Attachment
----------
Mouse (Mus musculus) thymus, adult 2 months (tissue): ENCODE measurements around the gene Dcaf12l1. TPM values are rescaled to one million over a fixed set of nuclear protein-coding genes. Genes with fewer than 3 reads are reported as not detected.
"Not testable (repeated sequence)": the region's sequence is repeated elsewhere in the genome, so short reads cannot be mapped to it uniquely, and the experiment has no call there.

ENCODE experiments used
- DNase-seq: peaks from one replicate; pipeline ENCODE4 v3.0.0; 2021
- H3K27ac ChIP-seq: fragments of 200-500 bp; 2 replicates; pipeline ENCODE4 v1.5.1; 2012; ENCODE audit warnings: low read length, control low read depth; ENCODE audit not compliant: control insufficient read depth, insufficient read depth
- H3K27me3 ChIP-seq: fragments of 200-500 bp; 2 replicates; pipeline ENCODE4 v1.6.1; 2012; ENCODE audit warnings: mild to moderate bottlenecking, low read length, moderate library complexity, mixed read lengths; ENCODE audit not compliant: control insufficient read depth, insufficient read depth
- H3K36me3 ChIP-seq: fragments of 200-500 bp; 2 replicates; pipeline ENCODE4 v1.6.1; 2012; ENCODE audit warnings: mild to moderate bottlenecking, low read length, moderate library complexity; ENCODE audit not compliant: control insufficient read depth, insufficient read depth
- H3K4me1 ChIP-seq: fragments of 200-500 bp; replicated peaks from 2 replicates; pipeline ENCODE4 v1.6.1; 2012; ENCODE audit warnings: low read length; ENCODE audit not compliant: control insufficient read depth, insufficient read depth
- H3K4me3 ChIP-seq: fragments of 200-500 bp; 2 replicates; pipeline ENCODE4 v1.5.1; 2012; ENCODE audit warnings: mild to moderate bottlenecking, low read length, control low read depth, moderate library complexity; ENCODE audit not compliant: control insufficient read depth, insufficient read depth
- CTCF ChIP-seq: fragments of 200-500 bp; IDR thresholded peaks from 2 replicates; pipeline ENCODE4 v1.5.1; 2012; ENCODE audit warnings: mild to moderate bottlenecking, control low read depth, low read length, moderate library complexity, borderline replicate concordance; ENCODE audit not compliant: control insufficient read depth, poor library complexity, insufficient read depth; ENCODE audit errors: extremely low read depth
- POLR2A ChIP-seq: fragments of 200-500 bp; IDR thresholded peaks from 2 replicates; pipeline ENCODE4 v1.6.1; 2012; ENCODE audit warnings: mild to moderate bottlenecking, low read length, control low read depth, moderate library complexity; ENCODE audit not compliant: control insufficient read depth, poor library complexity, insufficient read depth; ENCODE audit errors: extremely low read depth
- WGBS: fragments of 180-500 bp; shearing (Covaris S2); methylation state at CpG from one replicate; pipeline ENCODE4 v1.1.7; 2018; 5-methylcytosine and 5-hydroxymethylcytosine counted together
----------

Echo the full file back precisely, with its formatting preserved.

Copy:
Mouse (Mus musculus) thymus, adult 2 months (tissue): ENCODE measurements around the gene Dcaf12l1. TPM values are rescaled to one million over a fixed set of nuclear protein-coding genes. Genes with fewer than 3 reads are reported as not detected.
"Not testable (repeated sequence)": the region's sequence is repeated elsewhere in the genome, so short reads cannot be mapped to it uniquely, and the experiment has no call there.

ENCODE experiments used
- DNase-seq: peaks from one replicate; pipeline ENCODE4 v3.0.0; 2021
- H3K27ac ChIP-seq: fragments of 200-500 bp; 2 replicates; pipeline ENCODE4 v1.5.1; 2012; ENCODE audit warnings: low read length, control low read depth; ENCODE audit not compliant: control insufficient read depth, insufficient read depth
- H3K27me3 ChIP-seq: fragments of 200-500 bp; 2 replicates; pipeline ENCODE4 v1.6.1; 2012; ENCODE audit warnings: mild to moderate bottlenecking, low read length, moderate library complexity, mixed read lengths; ENCODE audit not compliant: control insufficient read depth, insufficient read depth
- H3K36me3 ChIP-seq: fragments of 200-500 bp; 2 replicates; pipeline ENCODE4 v1.6.1; 2012; ENCODE audit warnings: mild to moderate bottlenecking, low read length, moderate library complexity; ENCODE audit not compliant: control insufficient read depth, insufficient read depth
- H3K4me1 ChIP-seq: fragments of 200-500 bp; replicated peaks from 2 replicates; pipeline ENCODE4 v1.6.1; 2012; ENCODE audit warnings: low read length; ENCODE audit not compliant: control insufficient read depth, insufficient read depth
- H3K4me3 ChIP-seq: fragments of 200-500 bp; 2 replicates; pipeline ENCODE4 v1.5.1; 2012; ENCODE audit warnings: mild to moderate bottlenecking, low read length, control low read depth, moderate library complexity; ENCODE audit not compliant: control insufficient read depth, insufficient read depth
- CTCF ChIP-seq: fragments of 200-500 bp; IDR thresholded peaks from 2 replicates; pipeline ENCODE4 v1.5.1; 2012; ENCODE audit warnings: mild to moderate bottlenecking, control low read depth, low read length, moderate library complexity, borderline replicate concordance; ENCODE audit not compliant: control insufficient read depth, poor library complexity, insufficient read depth; ENCODE audit errors: extremely low read depth
- POLR2A ChIP-seq: fragments of 200-500 bp; IDR thresholded peaks from 2 replicates; pipeline ENCODE4 v1.6.1; 2012; ENCODE audit warnings: mild to moderate bottlenecking, low read length, control low read depth, moderate library complexity; ENCODE audit not compliant: control insufficient read depth, poor library complexity, insufficient read depth; ENCODE audit errors: extremely low read depth
- WGBS: fragments of 180-500 bp; shearing (Covaris S2); methylation state at CpG from one replicate; pipeline ENCODE4 v1.1.7; 2018; 5-methylcytosine and 5-hydroxymethylcytosine counted together